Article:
see how she works each shoulder and twists her supplo waist. _ How she . tugs at tho straps to release hor arms ; sho would fend off the lash with her hands. ; Now she. has .another trick

-sho tries tb' break tho straps which

confinó her . ankles ; sho, wants to shield her back with ber leg and foot,' but you would only show your baro I limits under, that skirt, my beauty. Unfasten her .feet, Jeff, and she will

, aliow you the high, kick."

' But Jones lind' an unappreciative

listener in the surgeon. His face had expressed stupefaction, then concern, which had deepened'into positive pain as he watched the severity of the ? girl's- punishment-her shrieks for

? mercy, her "unavailing ' struggles " ; to

protect her tortured , back-his face grow black with indignation and wrath. At her screams ho dug his nails into the palms'of his hands, and when Jones so brutally derided her ' .agonised convulsions he looked round , ! as for some weapon '; then ho took a

sovereign from his pocket and put it

into, tho hand of a thick set wnrdor who stood next to him. " Silence

that mnn'JoneB," he whispered.

The warder put up .tho coin, and nodded. Walking to tho sido of tho objectionable man, he struck him a ' violent blow-under tho ear. No one

noticed the act,'for all tho spectators wero intently gazing on tho gratifying sight that Alma presented. . The man so struck fell down and ' scemod to sleep for a minute, and thon sat up, holding his head in both hands..

Bjr this time Alma's screams were less piorcing ; she might suffer ns much, but. her strength and breath wero both getting spent.- Indeed, she writhed more deeply still, as Jeffrey . disposed tho last half dozen ncross her / loins. " But when the superintendent I called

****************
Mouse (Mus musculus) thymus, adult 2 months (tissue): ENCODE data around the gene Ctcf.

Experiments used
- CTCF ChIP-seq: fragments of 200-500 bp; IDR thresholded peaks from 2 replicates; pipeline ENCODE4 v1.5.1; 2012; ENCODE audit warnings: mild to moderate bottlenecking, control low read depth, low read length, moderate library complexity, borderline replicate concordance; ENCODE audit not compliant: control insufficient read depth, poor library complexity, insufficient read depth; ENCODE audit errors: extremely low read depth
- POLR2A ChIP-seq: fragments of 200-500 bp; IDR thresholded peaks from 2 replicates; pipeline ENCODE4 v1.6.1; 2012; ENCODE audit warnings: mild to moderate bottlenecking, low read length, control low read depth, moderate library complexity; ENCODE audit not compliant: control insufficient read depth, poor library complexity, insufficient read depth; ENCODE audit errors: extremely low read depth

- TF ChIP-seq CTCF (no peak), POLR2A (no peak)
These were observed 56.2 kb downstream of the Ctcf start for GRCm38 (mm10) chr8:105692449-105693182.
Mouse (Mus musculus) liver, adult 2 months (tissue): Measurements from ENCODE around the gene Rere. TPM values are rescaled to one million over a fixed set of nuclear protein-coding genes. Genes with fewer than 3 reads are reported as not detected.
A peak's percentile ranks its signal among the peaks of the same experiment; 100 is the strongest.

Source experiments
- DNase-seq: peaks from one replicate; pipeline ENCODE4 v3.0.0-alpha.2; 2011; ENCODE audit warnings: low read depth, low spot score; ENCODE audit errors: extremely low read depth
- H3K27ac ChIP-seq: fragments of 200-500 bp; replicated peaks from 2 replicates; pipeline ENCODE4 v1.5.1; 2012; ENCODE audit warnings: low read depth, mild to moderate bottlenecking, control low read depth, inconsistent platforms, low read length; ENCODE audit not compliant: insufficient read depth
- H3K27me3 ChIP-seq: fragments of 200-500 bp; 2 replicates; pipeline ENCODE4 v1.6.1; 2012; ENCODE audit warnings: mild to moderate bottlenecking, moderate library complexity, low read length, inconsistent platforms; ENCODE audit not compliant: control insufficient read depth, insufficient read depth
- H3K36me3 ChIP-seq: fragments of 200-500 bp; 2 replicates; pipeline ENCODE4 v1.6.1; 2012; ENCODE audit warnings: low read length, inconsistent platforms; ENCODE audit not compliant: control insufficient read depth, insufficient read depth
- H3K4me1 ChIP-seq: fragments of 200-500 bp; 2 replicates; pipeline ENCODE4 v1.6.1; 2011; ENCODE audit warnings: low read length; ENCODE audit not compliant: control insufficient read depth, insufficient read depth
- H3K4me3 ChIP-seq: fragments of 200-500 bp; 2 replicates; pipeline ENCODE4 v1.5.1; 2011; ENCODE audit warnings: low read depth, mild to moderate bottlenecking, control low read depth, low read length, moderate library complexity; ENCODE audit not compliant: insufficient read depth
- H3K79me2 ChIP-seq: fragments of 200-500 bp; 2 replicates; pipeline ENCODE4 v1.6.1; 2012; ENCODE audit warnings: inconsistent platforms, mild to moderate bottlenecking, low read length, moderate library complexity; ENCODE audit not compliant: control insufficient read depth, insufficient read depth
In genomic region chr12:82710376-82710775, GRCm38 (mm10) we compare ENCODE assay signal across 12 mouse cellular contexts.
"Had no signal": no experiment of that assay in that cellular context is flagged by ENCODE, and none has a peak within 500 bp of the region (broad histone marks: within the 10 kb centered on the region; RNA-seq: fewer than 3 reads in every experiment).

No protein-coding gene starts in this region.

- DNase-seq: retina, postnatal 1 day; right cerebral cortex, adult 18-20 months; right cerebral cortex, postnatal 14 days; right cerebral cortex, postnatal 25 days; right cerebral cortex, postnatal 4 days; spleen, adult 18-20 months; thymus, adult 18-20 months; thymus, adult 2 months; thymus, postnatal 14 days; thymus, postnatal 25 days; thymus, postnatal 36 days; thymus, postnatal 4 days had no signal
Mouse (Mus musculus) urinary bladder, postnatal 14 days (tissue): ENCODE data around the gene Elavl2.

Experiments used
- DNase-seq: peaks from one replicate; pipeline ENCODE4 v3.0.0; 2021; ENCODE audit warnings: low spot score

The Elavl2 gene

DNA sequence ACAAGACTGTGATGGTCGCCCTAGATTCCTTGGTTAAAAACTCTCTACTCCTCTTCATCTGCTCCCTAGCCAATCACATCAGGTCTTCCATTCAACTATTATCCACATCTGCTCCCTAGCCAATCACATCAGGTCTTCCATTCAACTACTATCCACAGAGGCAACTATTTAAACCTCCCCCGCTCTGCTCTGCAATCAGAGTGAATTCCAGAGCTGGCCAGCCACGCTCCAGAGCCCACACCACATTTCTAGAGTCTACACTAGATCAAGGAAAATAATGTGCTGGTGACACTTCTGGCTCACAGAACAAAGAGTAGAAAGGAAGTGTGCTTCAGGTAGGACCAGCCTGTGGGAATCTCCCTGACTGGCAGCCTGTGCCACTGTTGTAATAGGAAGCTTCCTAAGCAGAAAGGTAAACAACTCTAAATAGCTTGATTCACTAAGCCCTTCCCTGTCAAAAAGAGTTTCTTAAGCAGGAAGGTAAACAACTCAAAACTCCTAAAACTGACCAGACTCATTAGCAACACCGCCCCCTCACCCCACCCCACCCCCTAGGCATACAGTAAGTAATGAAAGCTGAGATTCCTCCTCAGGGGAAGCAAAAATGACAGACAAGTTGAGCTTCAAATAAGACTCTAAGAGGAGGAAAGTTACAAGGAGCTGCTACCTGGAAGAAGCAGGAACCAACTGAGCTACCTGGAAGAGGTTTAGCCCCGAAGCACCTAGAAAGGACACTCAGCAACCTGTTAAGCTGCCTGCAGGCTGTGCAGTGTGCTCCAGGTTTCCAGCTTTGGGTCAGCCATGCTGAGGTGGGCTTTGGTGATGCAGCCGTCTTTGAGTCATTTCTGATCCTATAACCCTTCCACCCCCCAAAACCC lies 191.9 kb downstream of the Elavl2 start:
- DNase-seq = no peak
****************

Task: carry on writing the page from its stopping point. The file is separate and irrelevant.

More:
."Twenty-five," . _

. Her back was, getting numb. Mists began to float before ber eyes, and a roaring sound was in her oars; but , then the brutal, maddening lash

stopped. . .

" Let tho wench go !. " called out tho official in charge, and a warder un- strapped her feet and then her hands. Alma staggered through the ring of men who had witnessed her punish- ment.' Blood trickled down her lip, her face was pale'as death, her oyos wild and bloodshot, while tho back of her smock, which,hung from her hips, was changed from,white to red. She did not attempt to: dress, but-looked round terrified, not knowing what to do, or where to go.

The-surgeon sprang to her aid, stumbling over Jones, who received a severe kick in the ribs and an apology.

" I bog your pardon Jones, but clear out before you break my neck."

JoneB reeled away, and tho doctor caught Alma by the arm.

"Bear up, my poor girl," ho said, "your shameful punishment is over. Burka, support her under the othor shoulder, and bring her this way to the .dispensary. Here, drink this glass of spirits. Down with it. Sit on this stool whilo I dress your back."